In the fairytale world it is quite common for characters to go through transformation; however, The Juniper Tree does stand out in the way that the boy is transformed only after he dies. Let's look at another tale that deals with the aspect of transformation: Brother and Sister. Two kids, a boy and a girl, decide to leave home because their stepmother is an evil witch. The transformation of the boy into a fawn happens only after he drinks from a spring that his stepmother had cursed (going against his sister's advice). After the maiden is discovered by a king and married, she again encounters an evil mother figure, her mother-in-law. And after she and her ugly daughter do their evil deeds, they are found out by the king and both killed. When nothing is left of the mother except ashes, the fawn returns to his human form.

So let's compare both stories. Both boys can talk as animals and both return human. What differences are there then? The brother's transformation in Brother and Sister involves a curse and the boy ignoring his sister's concerns. In The Juniper Tree, the boy is transformed because the devil "took hold of her [the stepmother] and influenced her feelings toward the boy" and she later killed him, which upon he turned into a bird. But how did he get there...what events lead up to him becoming a bird?

I think it may be important to note that the boy's actual mother is buried under the juniper tree, especially considering her death was caused by his birth. After the boy is dead, the sister collects his bones and places them beneath the tree as well. As soon as she does this the tree moves as if it's clapping its hands in joy. Perhaps the mother is happy to see her son. And it only makes sense that the boy is turned into a bird, to me at least, considering a tree is a home for these particular animals. The song the bird sings also supports this idea because the last two lines are: "and laid beneath the juniper tree. Tweet, tweet! What a lovely bird I am!" The song seems to leave a gap, some missing piece of info, in between these lines. By doing this it implies that one is contingent upon the other, despite the fact the song doesn't explain the actual connection. So after he sings the song for a few times, receives his gifts and presents them to his sister, father, and then evil stepmother, he is restored to human form.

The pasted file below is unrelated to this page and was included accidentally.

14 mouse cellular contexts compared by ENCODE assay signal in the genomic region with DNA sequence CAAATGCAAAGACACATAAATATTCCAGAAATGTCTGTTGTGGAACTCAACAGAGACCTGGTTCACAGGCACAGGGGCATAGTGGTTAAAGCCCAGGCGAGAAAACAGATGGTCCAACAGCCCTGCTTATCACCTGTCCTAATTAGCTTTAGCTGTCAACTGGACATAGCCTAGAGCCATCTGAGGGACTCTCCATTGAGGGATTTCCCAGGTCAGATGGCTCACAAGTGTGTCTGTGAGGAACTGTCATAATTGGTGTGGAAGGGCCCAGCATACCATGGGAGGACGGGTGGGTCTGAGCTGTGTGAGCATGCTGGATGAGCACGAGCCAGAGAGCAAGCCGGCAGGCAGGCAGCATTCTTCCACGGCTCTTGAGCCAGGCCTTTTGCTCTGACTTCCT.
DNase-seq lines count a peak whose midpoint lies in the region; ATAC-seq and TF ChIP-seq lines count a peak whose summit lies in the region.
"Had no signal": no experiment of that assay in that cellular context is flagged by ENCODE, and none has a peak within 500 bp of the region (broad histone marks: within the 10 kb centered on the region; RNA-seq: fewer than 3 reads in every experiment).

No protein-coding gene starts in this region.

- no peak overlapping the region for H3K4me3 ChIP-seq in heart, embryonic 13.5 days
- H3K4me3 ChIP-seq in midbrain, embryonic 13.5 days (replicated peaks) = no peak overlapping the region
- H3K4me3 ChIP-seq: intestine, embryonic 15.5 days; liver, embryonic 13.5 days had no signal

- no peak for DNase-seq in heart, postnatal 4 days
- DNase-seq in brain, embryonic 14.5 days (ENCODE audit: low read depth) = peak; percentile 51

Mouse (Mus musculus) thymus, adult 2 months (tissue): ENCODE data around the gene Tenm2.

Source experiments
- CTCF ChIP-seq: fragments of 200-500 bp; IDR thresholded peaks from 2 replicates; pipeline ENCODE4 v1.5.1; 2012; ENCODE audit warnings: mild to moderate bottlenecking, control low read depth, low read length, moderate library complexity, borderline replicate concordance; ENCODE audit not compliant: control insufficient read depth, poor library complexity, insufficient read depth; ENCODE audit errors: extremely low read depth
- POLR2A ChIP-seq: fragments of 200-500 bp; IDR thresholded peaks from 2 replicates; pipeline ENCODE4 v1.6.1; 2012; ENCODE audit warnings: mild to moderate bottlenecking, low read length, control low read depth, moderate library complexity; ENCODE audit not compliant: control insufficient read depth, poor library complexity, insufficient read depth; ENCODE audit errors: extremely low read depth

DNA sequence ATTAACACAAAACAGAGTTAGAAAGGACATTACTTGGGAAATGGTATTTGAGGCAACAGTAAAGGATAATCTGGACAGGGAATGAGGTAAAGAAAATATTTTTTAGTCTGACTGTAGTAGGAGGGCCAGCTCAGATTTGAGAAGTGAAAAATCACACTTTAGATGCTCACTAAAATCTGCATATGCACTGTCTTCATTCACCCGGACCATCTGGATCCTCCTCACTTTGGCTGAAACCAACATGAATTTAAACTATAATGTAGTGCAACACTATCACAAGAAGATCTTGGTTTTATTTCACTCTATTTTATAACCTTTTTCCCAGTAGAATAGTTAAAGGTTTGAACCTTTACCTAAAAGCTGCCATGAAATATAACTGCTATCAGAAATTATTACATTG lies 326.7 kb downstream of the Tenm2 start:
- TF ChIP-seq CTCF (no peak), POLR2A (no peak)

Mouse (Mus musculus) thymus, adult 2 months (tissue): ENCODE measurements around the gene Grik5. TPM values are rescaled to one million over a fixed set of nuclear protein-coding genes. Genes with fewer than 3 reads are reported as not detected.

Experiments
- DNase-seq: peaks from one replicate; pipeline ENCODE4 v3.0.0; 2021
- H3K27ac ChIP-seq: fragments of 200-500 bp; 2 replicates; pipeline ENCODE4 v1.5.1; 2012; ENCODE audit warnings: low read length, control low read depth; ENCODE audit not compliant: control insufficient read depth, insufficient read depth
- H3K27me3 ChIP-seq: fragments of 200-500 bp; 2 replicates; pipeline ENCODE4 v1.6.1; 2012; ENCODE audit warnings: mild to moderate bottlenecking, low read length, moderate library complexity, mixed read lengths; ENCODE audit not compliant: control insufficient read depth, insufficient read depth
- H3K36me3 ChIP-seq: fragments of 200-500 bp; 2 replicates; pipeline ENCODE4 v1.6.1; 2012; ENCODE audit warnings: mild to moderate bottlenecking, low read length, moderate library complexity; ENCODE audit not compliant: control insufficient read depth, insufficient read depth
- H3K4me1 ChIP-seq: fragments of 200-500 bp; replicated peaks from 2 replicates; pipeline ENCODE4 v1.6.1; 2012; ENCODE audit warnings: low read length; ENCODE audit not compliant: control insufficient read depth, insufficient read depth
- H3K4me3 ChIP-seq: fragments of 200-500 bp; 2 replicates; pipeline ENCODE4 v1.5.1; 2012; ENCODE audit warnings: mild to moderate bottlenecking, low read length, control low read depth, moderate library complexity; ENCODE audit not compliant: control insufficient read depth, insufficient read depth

So in sum, I'm trying to make the case that the boy is able to transform after death, if you can call it that, simply because his sister placed his bones near his deceased mother. This true maternal love is what allows the boy to become a bird, and the moral of the tale is that evil women never win. Through the pure characters of the mother and the sister, maternal qualities are displayed and prevail against the stepmother.

What are you guys thoughts on this? Did you all understand what I was trying to say?

Tuesday, February 9, 2010

A Bird for a Brother

In The Juniper Tree, the transformation of brother-into-bird is significantly different from the other "brothers as birds" stories that we've read. In this story, the brother transforms only after he is killed. In the other stories, the brothers transform either as a result of a curse, a wish, or a threat. This makes the brother in The Juniper Tree more animal than any of the other brothers. While he does eventually come back to life as a human, he also must first end life as a human before he transforms. His song is another factor that separates him from the bird/brothers of the other stories: the majority of transformed birds cannot speak in their bird from. The brother of The Juniper Tree needs to be able to tell his story to regain his human form by killing his stepmother, so his being able to speak is a necessity. This implies that although he is a bird, he also retains some of his innate humanity.

This transformation, then, is a puzzle: he appears to both be less and more human than the birds of the other stories. I believe that he is in fact more human than the other transformed brothers. Despite his death, he retains all of his memory and intelligence while he is a bird. He also retains the ability to communicate with other humans and to get his point across. Because of this communication he is able to ultimately succeed in rewarding his faithful stepsister and father. That he comes back from the dead in the fairy tale does not surprise me, it is just as magical as how he was transformed into a bird in the first place. What I do find interesting is the choice not to bring him back in the movie version of The Juniper Tree. This makes for an altogether more depressing ending where the witch ultimately triumphs.